New York Times, 17 February 1986.
Robert Barron Sr. (1914-1993).
In the 1920 census of Black Creek township, Wilson County: on Wilson & Smithfield Road, Gray Barron, 49, farmer; wife Tempie, 44; and children Laura, 20, Dora, 17, Sarah, 15, Bessie, 13, Aggie, 10, Minnie, 8, and Robert, 6.
In the 1930 census of Toisnot township, Wilson County: farmer Gray Barron, 63; wife Tempy, 58; children Dora, 26, Larro, 28, Minnie, 15, and Robert, 16; and grandchildren Ernest, 9, J.C., 8, Lucile, 5, and Areline, 2.
In 1940, Robert Barron registered for the World War II draft in Wilson County. Per his registration card, he was born 1 May 1914 in Wilson County; lived at Route 1, Elm City; his contact was sister Minnie Bynum; and he worked for James Whitehead, Route 1, Elm City.
In the 1951 Plainfield, New Jersey, city directory: Barron Robert (Naomi) fctywkr h538 W 3rd
Robert Barron Sr. died 31 August 1983 in Irvington, Essex County, New Jersey.
Photo courtesy of Ancestry.com user rogerbarron52.
New York Age, 3 October 1931.
I have not been able to identify Mabel Hines further.
Pittsburgh Courier, 9 October 1943.
Unattributed death notice for Bessie Parker Hargrave, May 1971.
Per the 1900 census, Bessie Parker was the cousin, rather than sister, of the Vick siblings.
Montclair History: The Darden Sisters, Spoonbread and Strawberry Wine
by Frank Gerard Godlewski, baristanet.com, 14 April 2017
The Darden sisters, Norma Jean and Carol Darden Lloyd, currently living in Manhattan, have immortalized their magnificent Montclair home and family history in a 1978 book now reaching its fifth edition, Spoonbread and Strawberry Wine.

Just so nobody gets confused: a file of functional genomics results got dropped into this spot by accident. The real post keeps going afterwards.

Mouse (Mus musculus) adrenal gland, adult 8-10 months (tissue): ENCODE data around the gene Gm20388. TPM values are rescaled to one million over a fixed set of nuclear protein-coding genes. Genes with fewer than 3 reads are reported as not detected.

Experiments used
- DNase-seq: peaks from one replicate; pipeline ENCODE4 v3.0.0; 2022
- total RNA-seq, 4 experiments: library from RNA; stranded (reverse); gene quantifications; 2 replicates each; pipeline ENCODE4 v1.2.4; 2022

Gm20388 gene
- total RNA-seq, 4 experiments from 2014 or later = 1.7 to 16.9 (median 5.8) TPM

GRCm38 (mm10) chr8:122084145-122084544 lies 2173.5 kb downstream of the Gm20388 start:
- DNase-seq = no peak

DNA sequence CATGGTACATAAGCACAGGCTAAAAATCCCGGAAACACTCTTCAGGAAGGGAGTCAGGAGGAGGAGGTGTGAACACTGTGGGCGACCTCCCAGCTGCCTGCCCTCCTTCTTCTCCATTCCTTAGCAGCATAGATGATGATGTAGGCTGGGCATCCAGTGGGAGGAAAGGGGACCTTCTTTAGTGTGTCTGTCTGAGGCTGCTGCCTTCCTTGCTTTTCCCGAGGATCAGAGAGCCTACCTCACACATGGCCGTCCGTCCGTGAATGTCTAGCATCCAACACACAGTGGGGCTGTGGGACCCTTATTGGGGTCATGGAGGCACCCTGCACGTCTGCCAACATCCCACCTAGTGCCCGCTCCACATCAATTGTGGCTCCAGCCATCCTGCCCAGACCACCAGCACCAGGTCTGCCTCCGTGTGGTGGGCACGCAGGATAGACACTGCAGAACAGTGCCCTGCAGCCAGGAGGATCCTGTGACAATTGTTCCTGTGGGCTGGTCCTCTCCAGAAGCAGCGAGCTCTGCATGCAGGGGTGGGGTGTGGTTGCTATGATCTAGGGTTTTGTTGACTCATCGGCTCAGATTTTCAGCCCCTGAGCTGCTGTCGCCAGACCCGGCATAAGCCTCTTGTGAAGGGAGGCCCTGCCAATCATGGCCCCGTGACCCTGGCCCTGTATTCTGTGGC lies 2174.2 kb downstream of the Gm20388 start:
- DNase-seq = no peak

Their parents, Dr. Walter Darden and his wife Mamie Jean, had acquired their Montclair property at 266 Orange Road in 1946. The house employed a butler, a maid and a gardener. Dr. Darden built the garden apartment complex behind their home as a business venture.
Dr. Darden, was born in Wilson, N.C. He was an alumnus of Livingstone College in Salisbury, N.C., and of the Howard University Medical School in Washington. He moved to Newark to join a colleague and stayed on in private practice. He was one of the first black men to be a guest in the audience of the then-segregated Cotton Club of Harlem where he acted as physician.
Among his patients, friends and Montclair houseguests were Sara Vaughn, Lena Horne, Billy Eckstein, the Duke Ellington band, as well as Sammy Davis Junior. From the sports world, Larry Doby, Jackie Robinson, Monte Irving and the Newark Eagles baseball team that meet frequently at the Darden house. The Dardens with Harold Shot and Congressman Peter Rodino did fundraising and organizing for the Montclair chapter of the NAACP. The Dardens were also affiliates of education pioneer Mary McCleod Bethune and hosted her often in their home in Montclair.
Spoonbread and Strawberry Wine intends to be a historical family cookbook, but it is of even greater value as it presents an exceptional social history. Norma Jean and Carole Darden also have two restaurants in Harlem – Miss Mamie’s at 366 W. 110th St., named after her mother, and Mrs. Maude’s at 547 Lenox Ave., named after her aunt.
Both graduates of Sarah Lawrence, Carole was a social worker, Norma, a Wilhemina model before they wrote the 1979 cookbook that launched them into the celebrity food world.